If you weren’t aware, Google have created their own virtual learning environment called Google Classroom. It’s a decent VLE, with a number of useful features. So far, so good!
But are we not as aware of the Google Classroom disadvantages as we should be? The New York Times recently published an article on precisely this topic, titled How Google took over the Classroom. It all sounds very dystopian, although to a teacher, it might sound like a lifesaver.
As per the reporter, a social science class in Chicago starts out with each student grabbing a Google-powered laptop, and opening Google Classroom; then they write their essays in Google Docs.  And that one school isn’t alone, because more than half of America’s primary and secondary school students use either Gmail or Google Docs. That’s an incredible thirty million children.
The benefit for students is ease of use; the benefit for teachers is to have everything under one umbrella, information shareable between devices. But what else do we get?
What do we get?
There’s no doubting that Google Classroom is a well put-together online learning platform. As a virtual learning environment goes, it has a number of excellent features. It’s accessible from any number of devices and is easy to use, has a nice clean interface, and speeds up marking and review, just like other VLEs.
Google Classroom’s virtual classroom software is also another of its advantages. If you’ve never encountered anything like that before virtual classroom software is a synchronous learning solution, or in English, a VLE that operates in real time. So, they commonly feature live chat that can be used by students and teachers, for instance. It’s designed to simulate the classroom environment, but entirely online.
Google Classroom reviews paint a mixed picture, as reviewers understand the excellent symmetry and ease of use of everything that Google offer, but others are worried about just how ubiquitous Google are becoming in class. But Google Classroom reviews shouldn’t be the only thing we judge their software on.
What’s really in it for Google?
One of the key Google Classroom disadvantages is… As an online learning platform, Google Classroom stands alone as the one with outstanding privacy concerns. Indeed, a number of Google Classroom reviews point out these privacy concerns; as do hard hitting articles on NPR  and Recode.  The Electronic Frontier Foundation lodged a complaint not too long ago with the US Federal Trade Commission, accusing Google of collecting personal data on students.  The accusation is that when students log in to Gmail with their account, they log into their YouTube and Blogger accounts at the same time. The EFF say that Google then gather that data and use it for advertisement purposes. 
The benefits are great, but the Google Classroom disadvantages are simply too serious for many schools and parents. Schools shouldn’t be a testing ground for future customers, or a place for gathering data on potential consumers. That’s why we recommend considering alternative education platforms before you go all out with Google.
Google aren’t satisfied with owning (and monitoring!) half the world. Google Classroom is one of their latest ventures, and it’s their first stab at e-learning and mobile learning software. It’s a decent first attempt, but we think there’s a really important thing they get wrong. The basis of any amazing VLE has to be education, education, education: but true to form, Google’s Classroom is designed with advertisers in mind just as much as students. Read on to find out exactly what we mean.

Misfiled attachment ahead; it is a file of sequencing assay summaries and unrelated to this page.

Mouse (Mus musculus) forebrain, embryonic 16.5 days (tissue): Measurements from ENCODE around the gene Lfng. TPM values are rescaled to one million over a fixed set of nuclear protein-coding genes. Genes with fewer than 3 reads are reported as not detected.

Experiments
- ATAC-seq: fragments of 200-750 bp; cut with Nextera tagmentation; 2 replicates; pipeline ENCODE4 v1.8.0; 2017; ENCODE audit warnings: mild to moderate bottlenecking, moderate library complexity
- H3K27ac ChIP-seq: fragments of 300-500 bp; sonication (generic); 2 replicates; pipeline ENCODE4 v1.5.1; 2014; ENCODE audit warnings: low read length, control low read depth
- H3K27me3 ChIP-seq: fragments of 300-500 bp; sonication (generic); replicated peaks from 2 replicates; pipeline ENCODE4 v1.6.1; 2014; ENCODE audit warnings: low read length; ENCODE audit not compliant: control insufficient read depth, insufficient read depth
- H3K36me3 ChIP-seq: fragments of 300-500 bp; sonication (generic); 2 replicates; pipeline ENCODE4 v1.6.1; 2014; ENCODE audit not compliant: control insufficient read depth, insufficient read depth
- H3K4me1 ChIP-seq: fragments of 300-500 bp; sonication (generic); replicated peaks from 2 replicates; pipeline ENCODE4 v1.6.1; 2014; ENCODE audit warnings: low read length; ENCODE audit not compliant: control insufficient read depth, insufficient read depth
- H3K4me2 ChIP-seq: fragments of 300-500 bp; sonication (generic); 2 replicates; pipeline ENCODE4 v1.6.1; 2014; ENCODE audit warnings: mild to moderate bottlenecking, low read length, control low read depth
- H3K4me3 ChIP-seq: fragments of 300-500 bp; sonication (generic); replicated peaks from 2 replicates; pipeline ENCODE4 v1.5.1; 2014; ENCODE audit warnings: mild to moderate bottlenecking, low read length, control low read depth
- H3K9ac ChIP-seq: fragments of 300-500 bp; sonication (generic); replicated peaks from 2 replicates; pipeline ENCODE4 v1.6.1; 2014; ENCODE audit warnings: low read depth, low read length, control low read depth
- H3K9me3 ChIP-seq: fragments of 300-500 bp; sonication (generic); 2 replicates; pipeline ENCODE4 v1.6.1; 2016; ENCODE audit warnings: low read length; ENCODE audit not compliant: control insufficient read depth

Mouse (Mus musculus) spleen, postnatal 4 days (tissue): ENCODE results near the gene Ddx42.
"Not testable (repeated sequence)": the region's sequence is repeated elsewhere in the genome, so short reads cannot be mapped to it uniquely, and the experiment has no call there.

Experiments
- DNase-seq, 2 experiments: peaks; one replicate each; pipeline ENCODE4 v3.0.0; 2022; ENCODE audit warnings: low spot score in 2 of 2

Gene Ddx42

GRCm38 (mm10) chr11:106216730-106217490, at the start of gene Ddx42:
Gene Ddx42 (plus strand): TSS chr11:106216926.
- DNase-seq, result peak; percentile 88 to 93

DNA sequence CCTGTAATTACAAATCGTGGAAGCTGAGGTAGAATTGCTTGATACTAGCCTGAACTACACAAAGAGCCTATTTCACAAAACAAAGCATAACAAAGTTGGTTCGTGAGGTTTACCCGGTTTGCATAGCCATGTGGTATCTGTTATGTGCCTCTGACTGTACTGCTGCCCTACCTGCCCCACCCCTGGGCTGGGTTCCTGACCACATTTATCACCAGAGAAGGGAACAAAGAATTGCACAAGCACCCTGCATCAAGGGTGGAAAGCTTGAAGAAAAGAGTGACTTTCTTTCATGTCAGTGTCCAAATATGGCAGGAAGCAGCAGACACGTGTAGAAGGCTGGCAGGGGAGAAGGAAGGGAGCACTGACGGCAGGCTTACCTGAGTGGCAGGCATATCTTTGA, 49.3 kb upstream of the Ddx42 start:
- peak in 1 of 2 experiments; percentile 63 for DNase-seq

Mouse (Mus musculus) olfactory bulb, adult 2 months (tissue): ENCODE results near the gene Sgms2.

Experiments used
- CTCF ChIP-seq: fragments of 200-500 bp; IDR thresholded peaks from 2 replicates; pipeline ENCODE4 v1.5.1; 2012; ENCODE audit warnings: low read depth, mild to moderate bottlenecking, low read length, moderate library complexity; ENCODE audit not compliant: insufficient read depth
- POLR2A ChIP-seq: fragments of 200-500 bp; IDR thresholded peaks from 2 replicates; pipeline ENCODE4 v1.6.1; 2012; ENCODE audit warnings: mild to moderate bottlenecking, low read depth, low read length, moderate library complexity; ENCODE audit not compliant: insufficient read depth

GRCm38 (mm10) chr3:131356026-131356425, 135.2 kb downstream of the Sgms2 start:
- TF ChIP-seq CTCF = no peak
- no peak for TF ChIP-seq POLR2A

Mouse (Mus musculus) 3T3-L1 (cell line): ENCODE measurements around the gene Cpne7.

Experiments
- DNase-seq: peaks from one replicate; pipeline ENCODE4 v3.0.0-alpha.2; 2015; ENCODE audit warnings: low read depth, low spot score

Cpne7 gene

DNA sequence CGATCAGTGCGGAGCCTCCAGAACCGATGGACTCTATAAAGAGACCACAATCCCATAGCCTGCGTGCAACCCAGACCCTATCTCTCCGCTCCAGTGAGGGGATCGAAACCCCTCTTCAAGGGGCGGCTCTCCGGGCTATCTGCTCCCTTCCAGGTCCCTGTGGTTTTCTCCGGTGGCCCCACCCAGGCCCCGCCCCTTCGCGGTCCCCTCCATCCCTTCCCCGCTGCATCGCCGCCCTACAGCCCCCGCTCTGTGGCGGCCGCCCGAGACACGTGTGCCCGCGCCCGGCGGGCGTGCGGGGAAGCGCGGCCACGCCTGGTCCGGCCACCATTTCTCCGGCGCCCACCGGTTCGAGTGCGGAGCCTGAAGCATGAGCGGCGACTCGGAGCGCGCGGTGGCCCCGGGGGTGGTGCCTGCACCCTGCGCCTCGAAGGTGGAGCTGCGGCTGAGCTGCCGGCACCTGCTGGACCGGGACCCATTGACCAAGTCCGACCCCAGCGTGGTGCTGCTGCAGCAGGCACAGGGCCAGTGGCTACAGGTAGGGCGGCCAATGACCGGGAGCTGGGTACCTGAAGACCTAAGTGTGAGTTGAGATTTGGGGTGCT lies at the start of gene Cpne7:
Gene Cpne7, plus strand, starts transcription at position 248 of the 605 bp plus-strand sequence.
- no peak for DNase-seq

What do Google get right?
The very many tools that Google offer are popular for a reason. Typically, they bring out the best of new technological advances, and add their own twist. Take Google Drive: it was introduced in 2012, right at the beginning of the cloud revolution, and it cemented its place in the market both because of the omnipresence of Google- everyone has a Gmail account- and because of its genuine functionality. As of 2017, Google Drive holds over two trillion files and has 800 million active users.
Google’s Classroom is their attempt to force their way into the emerging VLE market. It has many of the features commonly found in virtual learning environment software, and offers the same sorts of benefits: it saves time and paper, organises classwork in one place, and enables quick and easy communication with students. The other Google Classroom pros are its simplicity- it’s very easy to navigate- and its compatibility with Google’s other apps. Apart from that, it’s all par for the course for e-learning software.
Google Classroom vs other VLEs is therefore not much more than a personal choice. Perhaps you like the idea of your students finding it easy to use because of its compatibility with many of Google’s apps for Android and iPhone. Perhaps that doesn’t appeal to you. But where Google’s Classroom succeeds as an effective VLE, it fails because of Google’s insistence on pandering to its advertisers.
What do Google get wrong?
The problem is that like many of Google’s offerings, their focus isn’t always on providing a great service to you, but providing a great service to their advertisers. Remember, everything that you Google search is collected, collated and sold to advertisers so that they can better market their products. The websites you find through Google search, or visit on Google Chrome, are similarly analysed.
This is where Google’s Classroom falls down. Google make almost all of their profits from their Google Adsense service, so it’s no surprise that they want to monetise as many of their offerings as possible. But this really is fundamentally incompatible with e-learning software, which should always be for- well, learning, not marketing. Put simply, the monetisation of Google’s Classroom is a step in the wrong direction.